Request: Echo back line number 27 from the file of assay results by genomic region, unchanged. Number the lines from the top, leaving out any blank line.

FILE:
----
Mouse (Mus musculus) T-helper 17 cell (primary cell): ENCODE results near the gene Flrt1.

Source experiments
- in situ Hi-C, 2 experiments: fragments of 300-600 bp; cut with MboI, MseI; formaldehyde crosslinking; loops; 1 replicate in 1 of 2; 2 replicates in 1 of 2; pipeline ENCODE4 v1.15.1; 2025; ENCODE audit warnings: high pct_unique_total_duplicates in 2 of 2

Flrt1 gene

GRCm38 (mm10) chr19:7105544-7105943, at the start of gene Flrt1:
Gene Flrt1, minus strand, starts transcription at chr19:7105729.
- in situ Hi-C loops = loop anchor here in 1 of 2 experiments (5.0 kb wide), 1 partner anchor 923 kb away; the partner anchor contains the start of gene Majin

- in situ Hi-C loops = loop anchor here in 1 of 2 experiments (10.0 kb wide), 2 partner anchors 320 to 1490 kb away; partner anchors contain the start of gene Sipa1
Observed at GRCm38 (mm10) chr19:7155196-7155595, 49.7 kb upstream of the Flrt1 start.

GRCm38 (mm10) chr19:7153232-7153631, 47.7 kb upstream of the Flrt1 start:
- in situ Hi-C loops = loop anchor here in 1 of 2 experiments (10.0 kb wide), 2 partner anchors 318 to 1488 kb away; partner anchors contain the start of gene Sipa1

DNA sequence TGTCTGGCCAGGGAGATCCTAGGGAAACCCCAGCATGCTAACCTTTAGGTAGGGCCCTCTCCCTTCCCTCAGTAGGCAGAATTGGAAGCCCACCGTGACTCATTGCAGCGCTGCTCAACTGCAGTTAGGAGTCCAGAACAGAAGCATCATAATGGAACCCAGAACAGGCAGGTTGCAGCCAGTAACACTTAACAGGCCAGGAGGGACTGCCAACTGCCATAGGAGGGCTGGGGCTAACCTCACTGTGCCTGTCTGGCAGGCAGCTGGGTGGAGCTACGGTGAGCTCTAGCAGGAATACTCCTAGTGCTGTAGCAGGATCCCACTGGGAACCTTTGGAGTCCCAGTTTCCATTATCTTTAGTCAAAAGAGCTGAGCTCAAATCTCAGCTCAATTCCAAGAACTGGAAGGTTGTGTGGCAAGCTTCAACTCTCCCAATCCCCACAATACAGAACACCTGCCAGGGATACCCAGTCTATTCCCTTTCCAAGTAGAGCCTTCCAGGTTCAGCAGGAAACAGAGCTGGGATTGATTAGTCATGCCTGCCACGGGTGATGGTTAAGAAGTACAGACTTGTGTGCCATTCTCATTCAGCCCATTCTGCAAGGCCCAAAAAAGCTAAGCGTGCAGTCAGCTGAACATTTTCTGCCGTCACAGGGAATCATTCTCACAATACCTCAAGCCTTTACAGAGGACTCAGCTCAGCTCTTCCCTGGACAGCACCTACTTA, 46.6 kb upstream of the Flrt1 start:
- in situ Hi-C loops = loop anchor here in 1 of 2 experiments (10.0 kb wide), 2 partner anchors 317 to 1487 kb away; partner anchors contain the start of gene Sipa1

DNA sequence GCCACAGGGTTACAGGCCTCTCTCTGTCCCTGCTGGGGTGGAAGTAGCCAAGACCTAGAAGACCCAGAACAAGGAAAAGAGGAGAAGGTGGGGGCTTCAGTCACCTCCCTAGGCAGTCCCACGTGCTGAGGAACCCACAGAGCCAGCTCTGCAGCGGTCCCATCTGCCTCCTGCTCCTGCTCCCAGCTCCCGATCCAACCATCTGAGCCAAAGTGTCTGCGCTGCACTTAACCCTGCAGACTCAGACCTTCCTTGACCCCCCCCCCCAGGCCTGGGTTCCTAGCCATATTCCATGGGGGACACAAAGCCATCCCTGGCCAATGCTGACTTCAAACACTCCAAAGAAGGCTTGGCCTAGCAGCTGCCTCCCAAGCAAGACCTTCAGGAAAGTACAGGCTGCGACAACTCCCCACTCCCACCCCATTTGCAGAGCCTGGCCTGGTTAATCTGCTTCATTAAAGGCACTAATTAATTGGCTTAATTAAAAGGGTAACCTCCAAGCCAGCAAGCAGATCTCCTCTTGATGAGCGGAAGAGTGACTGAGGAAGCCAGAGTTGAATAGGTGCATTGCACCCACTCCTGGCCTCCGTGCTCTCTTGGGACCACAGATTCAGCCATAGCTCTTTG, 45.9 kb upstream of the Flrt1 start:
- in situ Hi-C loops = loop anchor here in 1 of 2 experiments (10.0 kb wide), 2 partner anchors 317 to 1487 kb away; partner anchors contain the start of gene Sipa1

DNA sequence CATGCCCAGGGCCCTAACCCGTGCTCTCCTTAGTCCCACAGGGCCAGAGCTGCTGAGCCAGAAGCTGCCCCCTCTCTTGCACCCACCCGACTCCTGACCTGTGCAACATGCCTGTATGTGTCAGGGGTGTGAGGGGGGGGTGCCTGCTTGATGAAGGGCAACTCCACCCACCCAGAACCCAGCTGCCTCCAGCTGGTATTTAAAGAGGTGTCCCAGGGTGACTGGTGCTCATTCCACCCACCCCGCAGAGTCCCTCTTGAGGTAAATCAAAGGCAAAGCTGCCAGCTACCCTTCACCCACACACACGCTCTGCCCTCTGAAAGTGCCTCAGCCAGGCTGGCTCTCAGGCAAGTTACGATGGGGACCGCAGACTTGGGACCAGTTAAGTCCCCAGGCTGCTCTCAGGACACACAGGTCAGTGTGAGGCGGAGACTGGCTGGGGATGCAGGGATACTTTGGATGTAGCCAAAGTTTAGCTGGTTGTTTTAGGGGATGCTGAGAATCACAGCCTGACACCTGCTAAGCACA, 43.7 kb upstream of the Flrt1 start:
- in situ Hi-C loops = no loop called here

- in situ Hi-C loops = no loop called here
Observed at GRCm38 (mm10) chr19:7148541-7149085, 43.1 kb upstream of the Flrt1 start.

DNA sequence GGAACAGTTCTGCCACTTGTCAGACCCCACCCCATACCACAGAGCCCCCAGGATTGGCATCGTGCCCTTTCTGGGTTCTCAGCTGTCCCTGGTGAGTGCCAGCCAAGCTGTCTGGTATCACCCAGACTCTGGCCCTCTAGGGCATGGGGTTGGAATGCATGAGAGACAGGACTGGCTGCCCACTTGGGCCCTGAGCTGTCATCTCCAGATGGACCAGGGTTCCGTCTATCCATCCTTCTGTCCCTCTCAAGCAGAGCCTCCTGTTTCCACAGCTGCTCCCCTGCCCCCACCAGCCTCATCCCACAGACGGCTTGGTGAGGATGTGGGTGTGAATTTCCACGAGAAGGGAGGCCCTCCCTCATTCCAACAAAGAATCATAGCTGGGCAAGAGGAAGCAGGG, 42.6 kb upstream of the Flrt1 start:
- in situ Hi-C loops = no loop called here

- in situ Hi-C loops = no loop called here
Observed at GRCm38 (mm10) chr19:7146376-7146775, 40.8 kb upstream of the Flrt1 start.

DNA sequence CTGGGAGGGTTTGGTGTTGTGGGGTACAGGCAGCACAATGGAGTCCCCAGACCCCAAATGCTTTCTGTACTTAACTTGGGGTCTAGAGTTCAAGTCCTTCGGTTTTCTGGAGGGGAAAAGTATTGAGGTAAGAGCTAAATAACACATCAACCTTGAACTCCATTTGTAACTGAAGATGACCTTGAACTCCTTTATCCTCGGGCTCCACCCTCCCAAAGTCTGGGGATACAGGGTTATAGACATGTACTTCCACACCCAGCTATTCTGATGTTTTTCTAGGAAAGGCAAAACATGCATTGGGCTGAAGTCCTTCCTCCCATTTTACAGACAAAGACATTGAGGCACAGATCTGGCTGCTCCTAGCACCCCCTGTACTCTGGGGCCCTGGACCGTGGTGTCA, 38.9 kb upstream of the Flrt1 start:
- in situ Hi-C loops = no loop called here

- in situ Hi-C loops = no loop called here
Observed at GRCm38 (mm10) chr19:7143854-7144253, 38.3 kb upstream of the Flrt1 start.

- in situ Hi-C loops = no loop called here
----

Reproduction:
Observed at GRCm38 (mm10) chr19:7143854-7144253, 38.3 kb upstream of the Flrt1 start.